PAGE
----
The more enamored you are by the world, the more you're you are caught up in a kind of illusion or ignorance. It's a moon Saturn dynamic. The more that you see in the world reflected that which is eternal, the more you start to feel closer to the numinous to the invisible to the Divine, but it can also make you feel set apart from others. This is a moon Saturn dichotomy. The black sheep of the family is a moon Saturn dichotomy where you just see something that others don't see, or you're attracted to things that others aren't attracted to you; you deviate somehow from the norm. And so, you end up feeling exiled. It's a moon Saturn dynamic.
I grew up with the moon and Saturn sign in the house of religion, and you know, strayed from my Christian roots, and you know when it because you know, explored probably like all of you, you know, explored shamanism and psychedelics and yoga and you know, so many different forms of religion and spirituality and largely have felt ostracized from the faith culture that I grew up in. You know, not that anyone's, there's been some people who have been really mean, but that's the moon Saturn dynamic.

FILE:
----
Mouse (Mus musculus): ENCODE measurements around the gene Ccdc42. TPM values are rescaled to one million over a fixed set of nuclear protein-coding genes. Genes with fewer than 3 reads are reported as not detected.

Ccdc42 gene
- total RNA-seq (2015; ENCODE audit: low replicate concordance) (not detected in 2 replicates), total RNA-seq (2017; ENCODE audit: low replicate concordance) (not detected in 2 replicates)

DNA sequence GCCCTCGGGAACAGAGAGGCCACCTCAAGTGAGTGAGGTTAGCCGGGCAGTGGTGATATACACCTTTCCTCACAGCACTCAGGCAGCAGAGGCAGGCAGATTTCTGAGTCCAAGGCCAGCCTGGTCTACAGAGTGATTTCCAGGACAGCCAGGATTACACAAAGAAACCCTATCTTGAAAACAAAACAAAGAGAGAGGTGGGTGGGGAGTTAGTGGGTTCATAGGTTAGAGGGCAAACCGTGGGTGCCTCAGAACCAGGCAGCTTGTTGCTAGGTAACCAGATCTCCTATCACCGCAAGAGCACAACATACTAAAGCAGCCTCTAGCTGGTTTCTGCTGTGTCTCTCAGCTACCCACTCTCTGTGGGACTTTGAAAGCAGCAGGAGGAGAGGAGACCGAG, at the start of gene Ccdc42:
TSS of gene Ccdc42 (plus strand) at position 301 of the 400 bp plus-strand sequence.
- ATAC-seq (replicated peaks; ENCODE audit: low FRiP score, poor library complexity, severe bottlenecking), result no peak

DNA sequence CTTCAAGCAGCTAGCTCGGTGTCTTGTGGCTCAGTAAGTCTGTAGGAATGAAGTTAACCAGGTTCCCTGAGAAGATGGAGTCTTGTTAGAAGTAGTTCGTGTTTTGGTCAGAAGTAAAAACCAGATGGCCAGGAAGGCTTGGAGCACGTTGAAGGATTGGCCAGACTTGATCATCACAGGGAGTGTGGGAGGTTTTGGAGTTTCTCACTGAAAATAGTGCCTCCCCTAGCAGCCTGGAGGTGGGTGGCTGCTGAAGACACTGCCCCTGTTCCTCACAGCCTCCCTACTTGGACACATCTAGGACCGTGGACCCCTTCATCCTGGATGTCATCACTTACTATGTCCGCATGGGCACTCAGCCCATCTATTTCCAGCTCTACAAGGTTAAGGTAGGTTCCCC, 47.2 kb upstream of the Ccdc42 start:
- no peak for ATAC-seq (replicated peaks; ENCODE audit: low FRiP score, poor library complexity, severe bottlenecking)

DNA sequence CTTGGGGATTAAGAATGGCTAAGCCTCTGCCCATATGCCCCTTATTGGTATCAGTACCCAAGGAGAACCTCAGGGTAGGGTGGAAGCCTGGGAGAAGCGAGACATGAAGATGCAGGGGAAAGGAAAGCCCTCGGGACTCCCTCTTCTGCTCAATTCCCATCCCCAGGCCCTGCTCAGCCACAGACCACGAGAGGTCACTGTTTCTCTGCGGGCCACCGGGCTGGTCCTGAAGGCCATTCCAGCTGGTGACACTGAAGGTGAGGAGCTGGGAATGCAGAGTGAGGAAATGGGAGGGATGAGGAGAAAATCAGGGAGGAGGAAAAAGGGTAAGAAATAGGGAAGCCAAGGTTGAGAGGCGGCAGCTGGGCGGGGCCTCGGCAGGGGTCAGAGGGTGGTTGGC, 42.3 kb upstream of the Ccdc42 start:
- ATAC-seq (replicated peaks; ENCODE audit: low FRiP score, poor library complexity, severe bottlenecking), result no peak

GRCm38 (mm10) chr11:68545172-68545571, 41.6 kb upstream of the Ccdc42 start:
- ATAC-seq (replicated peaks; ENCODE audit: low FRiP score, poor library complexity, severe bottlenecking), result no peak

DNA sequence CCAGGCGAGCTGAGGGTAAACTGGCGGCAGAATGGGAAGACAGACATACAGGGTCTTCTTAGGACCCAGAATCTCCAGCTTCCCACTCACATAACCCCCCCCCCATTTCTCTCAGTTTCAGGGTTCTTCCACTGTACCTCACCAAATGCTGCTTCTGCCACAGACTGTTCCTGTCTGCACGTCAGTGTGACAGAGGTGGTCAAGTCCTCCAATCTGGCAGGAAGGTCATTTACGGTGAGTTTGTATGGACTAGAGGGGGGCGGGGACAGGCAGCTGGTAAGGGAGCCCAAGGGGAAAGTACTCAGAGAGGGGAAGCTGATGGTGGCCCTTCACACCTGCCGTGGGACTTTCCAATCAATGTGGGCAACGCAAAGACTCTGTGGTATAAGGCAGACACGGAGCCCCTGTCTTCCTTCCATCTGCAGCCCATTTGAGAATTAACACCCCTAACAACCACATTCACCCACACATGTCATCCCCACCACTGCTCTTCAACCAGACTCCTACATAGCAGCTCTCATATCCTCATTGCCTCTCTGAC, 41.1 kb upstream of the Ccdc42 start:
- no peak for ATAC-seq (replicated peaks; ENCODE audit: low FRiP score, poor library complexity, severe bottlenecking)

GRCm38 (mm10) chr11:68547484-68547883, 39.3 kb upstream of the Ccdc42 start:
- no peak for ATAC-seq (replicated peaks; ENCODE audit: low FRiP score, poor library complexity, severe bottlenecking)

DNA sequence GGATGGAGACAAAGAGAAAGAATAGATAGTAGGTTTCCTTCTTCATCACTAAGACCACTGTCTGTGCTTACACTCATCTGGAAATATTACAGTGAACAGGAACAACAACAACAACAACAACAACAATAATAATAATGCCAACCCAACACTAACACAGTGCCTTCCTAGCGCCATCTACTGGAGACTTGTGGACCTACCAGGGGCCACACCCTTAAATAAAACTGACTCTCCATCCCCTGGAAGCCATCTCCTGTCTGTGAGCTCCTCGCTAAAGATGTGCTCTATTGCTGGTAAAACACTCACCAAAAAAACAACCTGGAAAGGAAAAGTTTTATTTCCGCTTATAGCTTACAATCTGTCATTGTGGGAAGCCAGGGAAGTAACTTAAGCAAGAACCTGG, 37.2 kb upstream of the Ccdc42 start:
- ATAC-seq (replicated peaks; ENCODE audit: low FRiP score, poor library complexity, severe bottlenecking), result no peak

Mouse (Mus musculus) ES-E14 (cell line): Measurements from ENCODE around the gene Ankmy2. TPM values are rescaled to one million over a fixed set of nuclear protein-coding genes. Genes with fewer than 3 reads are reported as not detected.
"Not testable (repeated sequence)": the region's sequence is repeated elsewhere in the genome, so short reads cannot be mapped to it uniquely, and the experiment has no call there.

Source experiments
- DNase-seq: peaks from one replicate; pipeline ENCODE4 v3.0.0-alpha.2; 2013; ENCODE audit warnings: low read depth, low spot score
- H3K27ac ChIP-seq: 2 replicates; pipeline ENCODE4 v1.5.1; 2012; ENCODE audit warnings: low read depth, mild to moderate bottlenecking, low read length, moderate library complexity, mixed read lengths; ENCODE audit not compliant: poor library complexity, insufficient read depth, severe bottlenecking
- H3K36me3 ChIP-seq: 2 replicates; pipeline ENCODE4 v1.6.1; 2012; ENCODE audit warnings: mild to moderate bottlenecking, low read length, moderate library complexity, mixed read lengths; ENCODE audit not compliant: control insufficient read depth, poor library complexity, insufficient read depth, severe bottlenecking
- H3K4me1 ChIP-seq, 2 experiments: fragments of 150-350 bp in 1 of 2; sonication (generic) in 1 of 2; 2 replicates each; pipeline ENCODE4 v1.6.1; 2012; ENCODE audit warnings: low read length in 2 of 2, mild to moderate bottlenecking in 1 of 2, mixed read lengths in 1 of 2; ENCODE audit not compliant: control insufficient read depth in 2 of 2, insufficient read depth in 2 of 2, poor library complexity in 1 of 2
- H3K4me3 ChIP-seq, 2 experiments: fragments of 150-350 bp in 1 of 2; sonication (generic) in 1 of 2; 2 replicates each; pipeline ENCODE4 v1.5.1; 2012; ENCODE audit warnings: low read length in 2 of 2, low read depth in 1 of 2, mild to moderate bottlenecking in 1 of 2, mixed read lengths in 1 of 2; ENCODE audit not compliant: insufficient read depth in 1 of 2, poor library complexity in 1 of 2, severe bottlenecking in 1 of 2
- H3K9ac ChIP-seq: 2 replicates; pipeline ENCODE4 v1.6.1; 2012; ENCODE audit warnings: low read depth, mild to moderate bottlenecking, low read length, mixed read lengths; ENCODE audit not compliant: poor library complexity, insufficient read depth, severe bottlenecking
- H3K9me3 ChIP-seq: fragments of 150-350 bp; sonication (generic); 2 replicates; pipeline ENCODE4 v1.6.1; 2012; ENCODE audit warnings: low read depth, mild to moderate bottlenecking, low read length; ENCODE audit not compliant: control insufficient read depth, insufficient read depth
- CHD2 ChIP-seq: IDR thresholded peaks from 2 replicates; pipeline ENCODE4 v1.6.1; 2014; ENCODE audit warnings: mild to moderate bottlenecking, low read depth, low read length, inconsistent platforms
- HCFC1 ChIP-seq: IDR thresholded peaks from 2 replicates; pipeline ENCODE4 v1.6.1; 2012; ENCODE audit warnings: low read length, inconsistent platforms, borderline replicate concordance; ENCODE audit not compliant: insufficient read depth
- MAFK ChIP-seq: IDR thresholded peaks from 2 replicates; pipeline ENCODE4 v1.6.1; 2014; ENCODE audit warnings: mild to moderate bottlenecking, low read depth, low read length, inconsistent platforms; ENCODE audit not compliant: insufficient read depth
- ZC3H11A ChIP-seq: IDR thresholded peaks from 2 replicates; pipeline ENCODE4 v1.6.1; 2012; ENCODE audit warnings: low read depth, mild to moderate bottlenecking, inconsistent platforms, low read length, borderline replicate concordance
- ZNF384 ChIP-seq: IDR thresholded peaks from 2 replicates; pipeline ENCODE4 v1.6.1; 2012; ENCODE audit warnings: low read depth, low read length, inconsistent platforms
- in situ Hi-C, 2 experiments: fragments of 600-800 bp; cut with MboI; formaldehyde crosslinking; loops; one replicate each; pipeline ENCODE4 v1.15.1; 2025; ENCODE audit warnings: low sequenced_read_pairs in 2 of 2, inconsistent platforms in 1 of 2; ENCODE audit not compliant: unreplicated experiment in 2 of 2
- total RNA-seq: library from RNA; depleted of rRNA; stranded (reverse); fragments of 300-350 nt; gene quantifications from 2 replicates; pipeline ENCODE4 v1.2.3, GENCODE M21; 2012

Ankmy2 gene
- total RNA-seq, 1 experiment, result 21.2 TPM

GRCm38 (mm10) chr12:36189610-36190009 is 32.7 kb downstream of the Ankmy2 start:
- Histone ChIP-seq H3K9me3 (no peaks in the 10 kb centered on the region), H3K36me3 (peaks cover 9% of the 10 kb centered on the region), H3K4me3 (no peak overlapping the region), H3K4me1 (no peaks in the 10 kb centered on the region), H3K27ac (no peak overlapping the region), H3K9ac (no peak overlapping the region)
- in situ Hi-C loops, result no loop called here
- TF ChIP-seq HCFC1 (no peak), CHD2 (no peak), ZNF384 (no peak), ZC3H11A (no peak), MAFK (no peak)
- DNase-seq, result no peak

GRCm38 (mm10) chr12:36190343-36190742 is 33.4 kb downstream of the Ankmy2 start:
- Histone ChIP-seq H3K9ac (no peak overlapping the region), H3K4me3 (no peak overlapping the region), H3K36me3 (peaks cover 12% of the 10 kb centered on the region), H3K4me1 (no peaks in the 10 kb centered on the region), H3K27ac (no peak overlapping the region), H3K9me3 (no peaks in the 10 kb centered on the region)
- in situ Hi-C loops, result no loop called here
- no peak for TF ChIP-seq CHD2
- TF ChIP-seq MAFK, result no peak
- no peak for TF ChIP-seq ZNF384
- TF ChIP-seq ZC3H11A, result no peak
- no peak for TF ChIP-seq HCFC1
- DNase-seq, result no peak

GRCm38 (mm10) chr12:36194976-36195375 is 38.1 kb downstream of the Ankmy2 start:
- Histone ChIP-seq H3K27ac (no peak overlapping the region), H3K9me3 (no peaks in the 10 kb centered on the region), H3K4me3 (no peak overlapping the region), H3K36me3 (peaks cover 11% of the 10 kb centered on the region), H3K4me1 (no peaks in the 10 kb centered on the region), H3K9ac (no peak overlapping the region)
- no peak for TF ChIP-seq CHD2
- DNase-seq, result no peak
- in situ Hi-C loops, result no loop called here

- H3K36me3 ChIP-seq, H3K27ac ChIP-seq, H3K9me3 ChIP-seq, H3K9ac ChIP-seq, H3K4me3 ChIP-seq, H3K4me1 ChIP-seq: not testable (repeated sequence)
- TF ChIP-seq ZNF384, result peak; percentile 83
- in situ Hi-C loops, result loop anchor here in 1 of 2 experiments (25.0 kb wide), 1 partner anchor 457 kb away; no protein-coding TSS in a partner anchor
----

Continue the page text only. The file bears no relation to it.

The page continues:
Similarly, in this verse;
I am but a guest in this world; while others rush about to get things done, I accept what is offered. See, when we start studying astrology, we look at the daily transits, we reflect on their meaning, and we see their appearance. We might be going through life, just like everyone else, but we're seeing and experiencing something that very few people are, and it's really good too, therefore, have to have an astrological community.